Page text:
Well, it was all Jonas’ fault! Don’t worry, Jonas is not one of the team members, but the snow storm that blasted our region on January 23, 2016. It was Jonas who forced these warriors to compete in their PJs from the comfort of their homes, rather than from their cyber den on the Pleasantville campus (aka Security Lab). We know, we know, the event was virtual, so why did this matter? Well, the game requires that the team be in one location, and their performance be observed by competition officials who ensure all rules are abided by.

Thanks a lot, Jonas!

What is CDCC?

For those not familiar with the event, CCDC is a highly regarded security competition with tiers at the state, regional, and national level. The competition challenges students to practice both their technical and business skills. Student teams are engaged in the process of securing and managing a small business network, which includes maintaining a set of critical services and responding to business requests (injects), all while defending against a “red team” attacking the network. Critical services include e-mail server, e-commerce site, DNS, etc. Examples of injects from this year’s competition include performing host vulnerability assessment and hardening, monitoring web site integrity, performing an assessment of external services, configuring NTP and a centralized logging service, and identifying and reporting on network attacks to name a few.

That sounds awesome, how do I join?

You’d be more than welcome to take part! Team training continues throughout the spring semester, primarily on weekends. The team meets in the Security Lab on the Pleasantville campus. Students interested in joining the team should reach out to Andreea Cotoranu at acotoranu@pace.edu – all skill levels are welcome!

And it’s all thanks to…

The Pace Cyber Team is supported by Dr. Li-Chiou Chen, Professor and Chair of the IT Department (WEST), and is coached by Professor Andreea Cotoranu and graduate assistant, Joseph Glasser.

Seidenberg continues cybersecurity education with GenCyber workshop

GenCyber WorkshopThe Seidenberg School has long been committed to promoting cybersecurity education through a variety of programs and activities. GenCyber, a workshop hosted by Pace and Seidenberg this month, is one of the many ways in which the Seidenberg School has contributed to inspiring the next generation of cybersecurity professionals.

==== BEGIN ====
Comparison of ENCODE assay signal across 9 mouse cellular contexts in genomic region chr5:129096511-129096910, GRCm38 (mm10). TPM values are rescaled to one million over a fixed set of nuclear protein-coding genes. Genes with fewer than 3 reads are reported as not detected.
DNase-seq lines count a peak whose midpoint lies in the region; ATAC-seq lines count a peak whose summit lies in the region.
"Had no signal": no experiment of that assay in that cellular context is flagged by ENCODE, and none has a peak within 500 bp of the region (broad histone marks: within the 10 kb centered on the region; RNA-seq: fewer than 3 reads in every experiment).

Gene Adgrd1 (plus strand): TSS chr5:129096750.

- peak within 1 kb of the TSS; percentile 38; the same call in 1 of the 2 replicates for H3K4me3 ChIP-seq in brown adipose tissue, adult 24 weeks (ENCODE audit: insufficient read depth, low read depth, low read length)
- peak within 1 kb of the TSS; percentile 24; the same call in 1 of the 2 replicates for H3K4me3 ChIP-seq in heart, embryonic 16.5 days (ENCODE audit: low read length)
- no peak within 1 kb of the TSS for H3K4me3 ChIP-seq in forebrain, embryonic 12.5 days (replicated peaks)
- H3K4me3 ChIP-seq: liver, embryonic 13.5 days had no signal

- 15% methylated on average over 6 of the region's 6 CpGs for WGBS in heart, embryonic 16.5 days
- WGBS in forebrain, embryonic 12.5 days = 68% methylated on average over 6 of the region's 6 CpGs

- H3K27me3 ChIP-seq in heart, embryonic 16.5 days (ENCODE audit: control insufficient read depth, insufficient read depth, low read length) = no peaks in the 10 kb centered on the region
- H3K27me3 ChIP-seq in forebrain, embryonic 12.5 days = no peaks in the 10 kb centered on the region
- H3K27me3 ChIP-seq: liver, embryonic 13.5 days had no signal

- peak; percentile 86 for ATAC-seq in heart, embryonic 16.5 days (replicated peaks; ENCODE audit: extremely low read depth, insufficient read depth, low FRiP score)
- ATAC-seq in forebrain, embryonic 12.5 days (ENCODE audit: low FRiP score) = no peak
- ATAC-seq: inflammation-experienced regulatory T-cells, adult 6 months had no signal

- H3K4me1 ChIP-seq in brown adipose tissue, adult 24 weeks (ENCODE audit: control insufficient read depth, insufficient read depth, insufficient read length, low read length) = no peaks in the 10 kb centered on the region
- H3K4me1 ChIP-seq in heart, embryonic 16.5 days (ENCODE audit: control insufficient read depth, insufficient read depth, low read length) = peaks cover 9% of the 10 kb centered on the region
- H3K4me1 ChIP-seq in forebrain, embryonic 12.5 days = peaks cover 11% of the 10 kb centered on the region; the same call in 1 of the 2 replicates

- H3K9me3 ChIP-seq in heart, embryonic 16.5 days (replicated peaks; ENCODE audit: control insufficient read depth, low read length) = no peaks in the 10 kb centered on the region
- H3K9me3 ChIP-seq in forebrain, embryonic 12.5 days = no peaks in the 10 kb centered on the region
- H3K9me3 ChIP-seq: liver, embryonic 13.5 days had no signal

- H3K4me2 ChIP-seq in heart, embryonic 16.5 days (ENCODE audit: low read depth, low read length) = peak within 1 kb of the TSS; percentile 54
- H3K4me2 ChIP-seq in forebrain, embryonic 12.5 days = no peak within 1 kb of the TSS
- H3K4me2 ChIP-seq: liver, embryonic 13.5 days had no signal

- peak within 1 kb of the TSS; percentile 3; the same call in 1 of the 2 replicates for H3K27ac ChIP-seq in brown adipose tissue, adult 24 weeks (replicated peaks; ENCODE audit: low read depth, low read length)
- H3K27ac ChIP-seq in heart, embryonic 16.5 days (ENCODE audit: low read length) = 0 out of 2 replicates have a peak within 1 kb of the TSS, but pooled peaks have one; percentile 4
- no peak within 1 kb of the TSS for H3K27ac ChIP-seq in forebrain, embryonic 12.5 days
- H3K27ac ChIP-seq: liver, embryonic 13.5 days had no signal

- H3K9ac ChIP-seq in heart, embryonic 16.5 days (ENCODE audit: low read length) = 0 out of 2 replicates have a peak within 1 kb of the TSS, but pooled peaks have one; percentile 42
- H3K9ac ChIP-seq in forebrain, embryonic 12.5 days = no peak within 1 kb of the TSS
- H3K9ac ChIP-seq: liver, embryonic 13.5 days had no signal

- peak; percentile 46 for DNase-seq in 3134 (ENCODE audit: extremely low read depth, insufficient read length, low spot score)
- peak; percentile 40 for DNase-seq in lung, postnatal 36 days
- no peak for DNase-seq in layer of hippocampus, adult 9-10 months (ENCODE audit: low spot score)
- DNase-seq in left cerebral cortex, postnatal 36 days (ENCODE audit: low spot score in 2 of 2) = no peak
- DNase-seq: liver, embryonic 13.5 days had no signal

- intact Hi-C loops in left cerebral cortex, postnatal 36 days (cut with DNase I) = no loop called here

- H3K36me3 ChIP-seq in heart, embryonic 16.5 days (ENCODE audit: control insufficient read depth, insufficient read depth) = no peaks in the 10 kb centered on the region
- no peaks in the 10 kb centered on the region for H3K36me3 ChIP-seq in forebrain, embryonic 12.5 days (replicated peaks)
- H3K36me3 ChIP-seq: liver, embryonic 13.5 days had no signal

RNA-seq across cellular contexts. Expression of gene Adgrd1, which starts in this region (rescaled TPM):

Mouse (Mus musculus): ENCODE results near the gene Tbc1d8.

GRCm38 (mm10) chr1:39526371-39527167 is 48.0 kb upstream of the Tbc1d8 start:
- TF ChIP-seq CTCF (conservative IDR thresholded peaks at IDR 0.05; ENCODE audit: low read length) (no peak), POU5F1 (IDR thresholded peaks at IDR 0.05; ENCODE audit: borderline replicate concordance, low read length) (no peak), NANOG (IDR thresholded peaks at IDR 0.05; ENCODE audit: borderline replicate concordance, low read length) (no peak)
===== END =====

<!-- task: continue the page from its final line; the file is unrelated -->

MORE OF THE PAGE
The workshop is a prestigious cybersecurity education program funded jointly by the National Science Foundation and the National Security Agency, designed to promote cybersecurity education at the K-12 level. The 2015 Pace GenCyber was designed specifically for high school teachers, and Pace was one of only ten universities nationwide selected to host a teacher workshop in 2015. We welcomed 22 participants, mostly in STEM fields, but not exclusively so, from all over the U.S. including Washington, Florida, Colorado, and Iowa.

The workshop took place at Pace University’s Pleasantville campus, and was spearheaded by Professor and IT WEST Department Chairperson Li-Chiou Chen and Director of Assessment Andreea Cotoranu. The two organized the program from activity design, to instruction, and everything in between. Lectures for the workshop were then delivered by professors of high esteem within the Seidenberg faculty including Li-Chiou Chen, PhD, Charles Tappert, PhD, Meikang Qiu, PhD, and Darren Hayes, DPS with assistance from some of their talented doctoral students. Jigar Jadav, Computer Science teacher at Mamaroneck High-School, and Pace Computer Science PhD student, provided invaluable input on high school instruction and lesson plan development. Moreover, an orchestra of Pace and Seidenberg students and staff ensured that all logistics worked smoothly. According to Andreea Cotoranu, “this was truly a team effort.”

GenCyber Workshop

Throughout the two weeks of the workshop, the teachers dove into a variety of integrated lectures, labs, resource sharing, curriculum development activities, pedagogy, and community building that all focused on different aspects of four main pillars in cybersecurity including cryptography, network security, access control/biometrics and computer forensics. The workshop also introduced Design Thinking pedagogical strategies for problem solving, a student-centered approach to teaching that fosters learning through project development (brainstorming, creating, doing, etc.) in lieu of traditional lecture-style teaching methods.

GenCyber Workshop

Westchester Magazine quoted participant Virginia Nalbandian, a Pleasantville High School mathematics and computer science teacher, as saying, “the workshop has inspired me as a teacher to return to my classroom and inspire my students. And this is what education should ultimately be about.” Sponsors, participants, and organizers all feel hugely satisfied by the workshop’s success.